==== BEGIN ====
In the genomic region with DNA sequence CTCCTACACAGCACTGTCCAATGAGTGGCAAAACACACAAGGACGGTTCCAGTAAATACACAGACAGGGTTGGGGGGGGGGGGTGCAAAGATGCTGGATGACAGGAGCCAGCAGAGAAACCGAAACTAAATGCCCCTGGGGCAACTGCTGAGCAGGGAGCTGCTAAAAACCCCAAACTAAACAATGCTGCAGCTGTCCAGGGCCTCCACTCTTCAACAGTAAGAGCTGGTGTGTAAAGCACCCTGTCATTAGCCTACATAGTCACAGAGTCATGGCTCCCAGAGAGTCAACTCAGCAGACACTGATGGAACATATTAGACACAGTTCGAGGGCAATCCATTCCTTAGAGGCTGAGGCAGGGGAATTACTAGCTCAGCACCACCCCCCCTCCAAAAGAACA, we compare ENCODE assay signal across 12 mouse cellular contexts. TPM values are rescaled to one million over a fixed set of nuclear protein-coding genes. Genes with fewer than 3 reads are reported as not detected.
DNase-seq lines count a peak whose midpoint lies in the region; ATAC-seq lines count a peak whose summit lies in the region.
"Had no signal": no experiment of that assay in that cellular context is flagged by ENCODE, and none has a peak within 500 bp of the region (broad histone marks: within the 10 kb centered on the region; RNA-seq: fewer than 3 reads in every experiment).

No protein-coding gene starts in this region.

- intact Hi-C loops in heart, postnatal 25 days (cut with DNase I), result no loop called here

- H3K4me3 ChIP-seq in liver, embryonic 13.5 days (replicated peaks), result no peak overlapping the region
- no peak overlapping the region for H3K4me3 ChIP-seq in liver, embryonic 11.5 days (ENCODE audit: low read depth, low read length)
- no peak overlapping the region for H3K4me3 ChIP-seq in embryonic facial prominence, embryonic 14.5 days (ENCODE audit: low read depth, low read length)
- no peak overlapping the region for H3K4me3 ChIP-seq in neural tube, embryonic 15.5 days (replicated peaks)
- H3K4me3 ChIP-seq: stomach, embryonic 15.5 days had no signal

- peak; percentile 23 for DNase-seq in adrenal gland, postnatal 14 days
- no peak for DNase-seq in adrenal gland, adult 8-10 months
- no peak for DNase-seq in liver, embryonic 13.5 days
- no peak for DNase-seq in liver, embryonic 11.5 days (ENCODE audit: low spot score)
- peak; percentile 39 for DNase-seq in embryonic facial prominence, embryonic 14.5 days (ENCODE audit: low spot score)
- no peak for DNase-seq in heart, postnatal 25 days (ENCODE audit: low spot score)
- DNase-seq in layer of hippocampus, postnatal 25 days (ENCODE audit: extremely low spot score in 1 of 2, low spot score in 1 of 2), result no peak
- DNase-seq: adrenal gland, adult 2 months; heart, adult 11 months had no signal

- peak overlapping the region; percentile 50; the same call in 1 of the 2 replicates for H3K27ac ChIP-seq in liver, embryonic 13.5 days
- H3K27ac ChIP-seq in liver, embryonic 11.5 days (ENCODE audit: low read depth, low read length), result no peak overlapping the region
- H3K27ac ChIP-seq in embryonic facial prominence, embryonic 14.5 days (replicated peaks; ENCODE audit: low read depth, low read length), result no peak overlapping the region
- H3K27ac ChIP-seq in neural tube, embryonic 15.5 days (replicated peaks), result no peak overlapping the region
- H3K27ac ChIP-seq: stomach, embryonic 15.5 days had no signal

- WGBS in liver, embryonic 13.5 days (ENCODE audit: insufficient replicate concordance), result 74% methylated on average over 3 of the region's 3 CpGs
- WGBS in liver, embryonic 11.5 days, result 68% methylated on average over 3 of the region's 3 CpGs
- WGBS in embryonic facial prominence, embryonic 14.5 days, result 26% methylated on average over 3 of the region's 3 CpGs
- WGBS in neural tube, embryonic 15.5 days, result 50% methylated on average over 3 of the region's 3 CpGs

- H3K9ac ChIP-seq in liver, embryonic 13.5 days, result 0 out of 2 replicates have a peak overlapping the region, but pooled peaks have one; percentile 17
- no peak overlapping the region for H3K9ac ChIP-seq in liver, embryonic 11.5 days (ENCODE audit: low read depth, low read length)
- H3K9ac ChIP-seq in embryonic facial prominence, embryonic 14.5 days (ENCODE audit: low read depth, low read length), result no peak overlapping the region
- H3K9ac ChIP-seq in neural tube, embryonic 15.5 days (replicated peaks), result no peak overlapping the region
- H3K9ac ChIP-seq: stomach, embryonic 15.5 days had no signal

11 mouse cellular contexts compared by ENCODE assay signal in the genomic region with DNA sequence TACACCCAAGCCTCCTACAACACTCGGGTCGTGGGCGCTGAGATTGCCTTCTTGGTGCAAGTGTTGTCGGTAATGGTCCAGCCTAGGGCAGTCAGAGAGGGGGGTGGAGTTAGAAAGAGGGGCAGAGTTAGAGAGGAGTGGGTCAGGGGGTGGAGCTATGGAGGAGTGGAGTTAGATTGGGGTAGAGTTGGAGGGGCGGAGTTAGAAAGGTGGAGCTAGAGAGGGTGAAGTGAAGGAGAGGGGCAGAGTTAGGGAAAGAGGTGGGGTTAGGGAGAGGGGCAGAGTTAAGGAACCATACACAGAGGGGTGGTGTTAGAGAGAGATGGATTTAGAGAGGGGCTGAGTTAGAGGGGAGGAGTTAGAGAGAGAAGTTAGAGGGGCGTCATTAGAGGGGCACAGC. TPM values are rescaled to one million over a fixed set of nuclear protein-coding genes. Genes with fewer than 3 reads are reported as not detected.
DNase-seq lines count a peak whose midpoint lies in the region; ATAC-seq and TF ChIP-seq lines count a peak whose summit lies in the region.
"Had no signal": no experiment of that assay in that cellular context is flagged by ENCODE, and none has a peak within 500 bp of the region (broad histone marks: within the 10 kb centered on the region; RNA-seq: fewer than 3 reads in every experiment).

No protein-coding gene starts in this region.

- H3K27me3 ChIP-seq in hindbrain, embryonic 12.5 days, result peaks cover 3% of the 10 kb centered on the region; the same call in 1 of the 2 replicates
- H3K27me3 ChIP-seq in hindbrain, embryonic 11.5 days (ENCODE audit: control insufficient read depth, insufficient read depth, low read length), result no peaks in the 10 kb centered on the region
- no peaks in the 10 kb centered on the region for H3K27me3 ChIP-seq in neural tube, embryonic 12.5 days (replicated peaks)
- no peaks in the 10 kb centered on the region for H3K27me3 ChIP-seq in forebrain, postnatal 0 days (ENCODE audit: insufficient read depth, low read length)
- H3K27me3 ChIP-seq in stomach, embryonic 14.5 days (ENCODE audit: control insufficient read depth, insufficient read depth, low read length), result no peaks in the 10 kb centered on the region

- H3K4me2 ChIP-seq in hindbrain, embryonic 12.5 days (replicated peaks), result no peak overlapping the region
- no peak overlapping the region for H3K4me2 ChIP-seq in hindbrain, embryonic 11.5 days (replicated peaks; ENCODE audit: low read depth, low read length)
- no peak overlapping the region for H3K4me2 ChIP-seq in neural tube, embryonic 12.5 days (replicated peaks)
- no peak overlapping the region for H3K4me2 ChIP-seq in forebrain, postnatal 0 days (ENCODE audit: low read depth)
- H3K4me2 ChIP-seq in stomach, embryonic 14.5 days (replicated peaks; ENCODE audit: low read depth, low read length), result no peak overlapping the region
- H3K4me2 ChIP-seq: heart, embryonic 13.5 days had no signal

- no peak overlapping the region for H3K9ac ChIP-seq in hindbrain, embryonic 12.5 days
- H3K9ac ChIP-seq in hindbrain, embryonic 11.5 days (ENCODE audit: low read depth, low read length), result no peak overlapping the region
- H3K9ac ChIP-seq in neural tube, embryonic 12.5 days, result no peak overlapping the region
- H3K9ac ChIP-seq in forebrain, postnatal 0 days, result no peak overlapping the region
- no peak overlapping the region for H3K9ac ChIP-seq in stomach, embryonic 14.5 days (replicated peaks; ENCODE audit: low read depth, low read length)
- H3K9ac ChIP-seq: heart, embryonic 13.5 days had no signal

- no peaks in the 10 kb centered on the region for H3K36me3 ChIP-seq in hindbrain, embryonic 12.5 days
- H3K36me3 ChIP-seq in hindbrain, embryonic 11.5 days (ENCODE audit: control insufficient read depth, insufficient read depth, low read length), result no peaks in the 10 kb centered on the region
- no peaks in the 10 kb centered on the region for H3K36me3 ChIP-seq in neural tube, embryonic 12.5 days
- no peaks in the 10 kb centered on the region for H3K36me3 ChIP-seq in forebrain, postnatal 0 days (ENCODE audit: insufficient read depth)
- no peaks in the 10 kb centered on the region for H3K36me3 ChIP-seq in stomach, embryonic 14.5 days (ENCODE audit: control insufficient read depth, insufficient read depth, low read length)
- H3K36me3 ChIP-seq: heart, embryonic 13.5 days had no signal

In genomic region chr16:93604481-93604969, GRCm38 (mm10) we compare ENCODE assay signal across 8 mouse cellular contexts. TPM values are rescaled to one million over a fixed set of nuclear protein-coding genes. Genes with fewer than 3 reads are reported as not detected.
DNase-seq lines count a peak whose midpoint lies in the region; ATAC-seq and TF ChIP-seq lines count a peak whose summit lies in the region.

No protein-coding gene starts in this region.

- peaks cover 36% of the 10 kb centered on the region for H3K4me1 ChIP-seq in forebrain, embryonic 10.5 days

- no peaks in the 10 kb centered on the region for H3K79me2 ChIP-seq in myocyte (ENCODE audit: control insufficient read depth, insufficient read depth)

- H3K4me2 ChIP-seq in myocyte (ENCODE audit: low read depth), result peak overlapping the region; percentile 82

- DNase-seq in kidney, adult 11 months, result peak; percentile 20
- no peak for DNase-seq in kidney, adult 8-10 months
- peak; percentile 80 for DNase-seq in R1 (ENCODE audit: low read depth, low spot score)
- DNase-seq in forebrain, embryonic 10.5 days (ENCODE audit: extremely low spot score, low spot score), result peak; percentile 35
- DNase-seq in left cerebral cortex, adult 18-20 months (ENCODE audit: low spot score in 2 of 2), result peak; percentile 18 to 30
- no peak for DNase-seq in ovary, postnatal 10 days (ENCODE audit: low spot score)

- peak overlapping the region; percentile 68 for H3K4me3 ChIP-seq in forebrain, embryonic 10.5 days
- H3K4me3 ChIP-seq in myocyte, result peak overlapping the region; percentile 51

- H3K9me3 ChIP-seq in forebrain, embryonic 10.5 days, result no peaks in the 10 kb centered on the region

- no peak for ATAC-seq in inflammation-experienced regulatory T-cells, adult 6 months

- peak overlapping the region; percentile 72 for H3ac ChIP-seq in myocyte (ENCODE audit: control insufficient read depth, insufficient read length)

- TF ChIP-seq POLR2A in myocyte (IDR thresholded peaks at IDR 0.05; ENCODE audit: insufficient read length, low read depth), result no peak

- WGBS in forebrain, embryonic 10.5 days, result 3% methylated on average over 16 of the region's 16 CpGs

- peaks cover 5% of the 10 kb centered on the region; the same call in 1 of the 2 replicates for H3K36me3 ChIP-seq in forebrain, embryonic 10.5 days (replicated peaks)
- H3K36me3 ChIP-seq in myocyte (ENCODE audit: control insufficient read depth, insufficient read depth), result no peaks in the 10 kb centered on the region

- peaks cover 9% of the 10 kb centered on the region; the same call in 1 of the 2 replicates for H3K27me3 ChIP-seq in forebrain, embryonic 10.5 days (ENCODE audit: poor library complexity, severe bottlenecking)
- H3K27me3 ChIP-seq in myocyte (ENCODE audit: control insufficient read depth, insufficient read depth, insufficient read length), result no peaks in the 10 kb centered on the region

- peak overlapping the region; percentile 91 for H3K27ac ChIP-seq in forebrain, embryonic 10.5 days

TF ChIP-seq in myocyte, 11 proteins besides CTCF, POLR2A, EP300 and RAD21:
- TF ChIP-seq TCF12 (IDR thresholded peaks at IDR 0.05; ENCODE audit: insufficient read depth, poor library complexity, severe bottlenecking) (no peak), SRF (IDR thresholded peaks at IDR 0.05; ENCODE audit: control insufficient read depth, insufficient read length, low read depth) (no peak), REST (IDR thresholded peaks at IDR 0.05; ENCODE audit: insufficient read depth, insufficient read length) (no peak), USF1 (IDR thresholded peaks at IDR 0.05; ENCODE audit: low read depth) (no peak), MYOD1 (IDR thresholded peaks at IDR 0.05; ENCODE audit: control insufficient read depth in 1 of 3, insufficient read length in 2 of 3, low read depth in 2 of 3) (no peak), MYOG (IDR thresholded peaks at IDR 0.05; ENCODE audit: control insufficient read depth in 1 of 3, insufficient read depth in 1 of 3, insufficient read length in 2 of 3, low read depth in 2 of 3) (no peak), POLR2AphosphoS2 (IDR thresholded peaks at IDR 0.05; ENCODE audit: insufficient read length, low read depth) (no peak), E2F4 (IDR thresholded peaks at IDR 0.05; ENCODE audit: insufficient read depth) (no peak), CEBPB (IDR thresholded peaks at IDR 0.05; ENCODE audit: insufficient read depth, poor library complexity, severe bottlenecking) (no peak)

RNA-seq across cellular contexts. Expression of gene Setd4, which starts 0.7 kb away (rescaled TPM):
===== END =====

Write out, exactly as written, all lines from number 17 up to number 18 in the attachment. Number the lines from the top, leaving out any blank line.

- DNase-seq in layer of hippocampus, postnatal 25 days (ENCODE audit: extremely low spot score in 1 of 2, low spot score in 1 of 2), result no peak
- DNase-seq: adrenal gland, adult 2 months; heart, adult 11 months had no signal